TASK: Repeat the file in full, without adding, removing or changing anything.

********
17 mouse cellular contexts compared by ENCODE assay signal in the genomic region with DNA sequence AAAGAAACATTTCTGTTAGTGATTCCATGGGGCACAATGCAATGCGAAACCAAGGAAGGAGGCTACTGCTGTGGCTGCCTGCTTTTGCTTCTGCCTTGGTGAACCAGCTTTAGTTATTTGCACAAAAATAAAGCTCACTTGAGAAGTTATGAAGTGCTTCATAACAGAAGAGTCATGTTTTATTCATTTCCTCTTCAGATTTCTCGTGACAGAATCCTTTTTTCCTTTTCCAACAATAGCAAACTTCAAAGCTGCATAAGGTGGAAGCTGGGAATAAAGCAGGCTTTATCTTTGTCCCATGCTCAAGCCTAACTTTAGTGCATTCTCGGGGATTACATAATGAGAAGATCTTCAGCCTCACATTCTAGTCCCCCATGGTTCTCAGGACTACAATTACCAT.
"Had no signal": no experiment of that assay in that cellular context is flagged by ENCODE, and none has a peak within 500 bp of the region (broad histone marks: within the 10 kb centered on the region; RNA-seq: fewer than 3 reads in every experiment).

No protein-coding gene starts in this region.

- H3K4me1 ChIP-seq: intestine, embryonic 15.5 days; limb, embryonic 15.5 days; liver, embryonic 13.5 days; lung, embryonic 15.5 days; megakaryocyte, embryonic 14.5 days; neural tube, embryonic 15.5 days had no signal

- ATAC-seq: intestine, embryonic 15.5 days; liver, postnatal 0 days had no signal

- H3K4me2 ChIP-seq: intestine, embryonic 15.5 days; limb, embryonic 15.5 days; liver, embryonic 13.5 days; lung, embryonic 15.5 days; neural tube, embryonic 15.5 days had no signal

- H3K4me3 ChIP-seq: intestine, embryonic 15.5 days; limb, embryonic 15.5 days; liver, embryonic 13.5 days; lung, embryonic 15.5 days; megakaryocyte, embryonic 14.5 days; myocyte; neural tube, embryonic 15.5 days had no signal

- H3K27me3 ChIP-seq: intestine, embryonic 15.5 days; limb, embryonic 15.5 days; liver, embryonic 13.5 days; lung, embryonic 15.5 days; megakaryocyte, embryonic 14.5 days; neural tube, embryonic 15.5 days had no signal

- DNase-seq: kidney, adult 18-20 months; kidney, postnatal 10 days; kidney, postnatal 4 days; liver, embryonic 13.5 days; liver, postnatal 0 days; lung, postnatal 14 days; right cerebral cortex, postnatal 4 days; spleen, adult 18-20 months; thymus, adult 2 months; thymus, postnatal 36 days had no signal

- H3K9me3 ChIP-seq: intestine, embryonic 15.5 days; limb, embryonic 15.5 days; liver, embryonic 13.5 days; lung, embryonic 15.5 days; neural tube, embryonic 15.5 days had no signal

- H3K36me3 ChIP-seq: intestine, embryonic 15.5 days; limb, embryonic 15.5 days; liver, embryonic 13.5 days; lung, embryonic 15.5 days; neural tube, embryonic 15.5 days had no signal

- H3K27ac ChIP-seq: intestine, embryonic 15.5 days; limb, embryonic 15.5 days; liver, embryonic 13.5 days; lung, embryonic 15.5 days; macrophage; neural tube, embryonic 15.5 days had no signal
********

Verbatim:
17 mouse cellular contexts compared by ENCODE assay signal in the genomic region with DNA sequence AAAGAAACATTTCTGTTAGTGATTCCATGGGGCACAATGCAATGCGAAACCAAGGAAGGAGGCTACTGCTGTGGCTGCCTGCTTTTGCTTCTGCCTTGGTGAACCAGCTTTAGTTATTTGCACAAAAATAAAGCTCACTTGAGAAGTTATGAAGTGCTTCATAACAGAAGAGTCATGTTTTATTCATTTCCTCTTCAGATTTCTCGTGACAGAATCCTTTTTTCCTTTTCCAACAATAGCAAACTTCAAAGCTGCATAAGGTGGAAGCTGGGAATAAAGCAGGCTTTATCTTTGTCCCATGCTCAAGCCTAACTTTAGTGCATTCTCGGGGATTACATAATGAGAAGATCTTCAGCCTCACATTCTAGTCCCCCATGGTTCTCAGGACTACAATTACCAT.
"Had no signal": no experiment of that assay in that cellular context is flagged by ENCODE, and none has a peak within 500 bp of the region (broad histone marks: within the 10 kb centered on the region; RNA-seq: fewer than 3 reads in every experiment).

No protein-coding gene starts in this region.

- H3K4me1 ChIP-seq: intestine, embryonic 15.5 days; limb, embryonic 15.5 days; liver, embryonic 13.5 days; lung, embryonic 15.5 days; megakaryocyte, embryonic 14.5 days; neural tube, embryonic 15.5 days had no signal

- ATAC-seq: intestine, embryonic 15.5 days; liver, postnatal 0 days had no signal

- H3K4me2 ChIP-seq: intestine, embryonic 15.5 days; limb, embryonic 15.5 days; liver, embryonic 13.5 days; lung, embryonic 15.5 days; neural tube, embryonic 15.5 days had no signal

- H3K4me3 ChIP-seq: intestine, embryonic 15.5 days; limb, embryonic 15.5 days; liver, embryonic 13.5 days; lung, embryonic 15.5 days; megakaryocyte, embryonic 14.5 days; myocyte; neural tube, embryonic 15.5 days had no signal

- H3K27me3 ChIP-seq: intestine, embryonic 15.5 days; limb, embryonic 15.5 days; liver, embryonic 13.5 days; lung, embryonic 15.5 days; megakaryocyte, embryonic 14.5 days; neural tube, embryonic 15.5 days had no signal

- DNase-seq: kidney, adult 18-20 months; kidney, postnatal 10 days; kidney, postnatal 4 days; liver, embryonic 13.5 days; liver, postnatal 0 days; lung, postnatal 14 days; right cerebral cortex, postnatal 4 days; spleen, adult 18-20 months; thymus, adult 2 months; thymus, postnatal 36 days had no signal

- H3K9me3 ChIP-seq: intestine, embryonic 15.5 days; limb, embryonic 15.5 days; liver, embryonic 13.5 days; lung, embryonic 15.5 days; neural tube, embryonic 15.5 days had no signal

- H3K36me3 ChIP-seq: intestine, embryonic 15.5 days; limb, embryonic 15.5 days; liver, embryonic 13.5 days; lung, embryonic 15.5 days; neural tube, embryonic 15.5 days had no signal

- H3K27ac ChIP-seq: intestine, embryonic 15.5 days; limb, embryonic 15.5 days; liver, embryonic 13.5 days; lung, embryonic 15.5 days; macrophage; neural tube, embryonic 15.5 days had no signal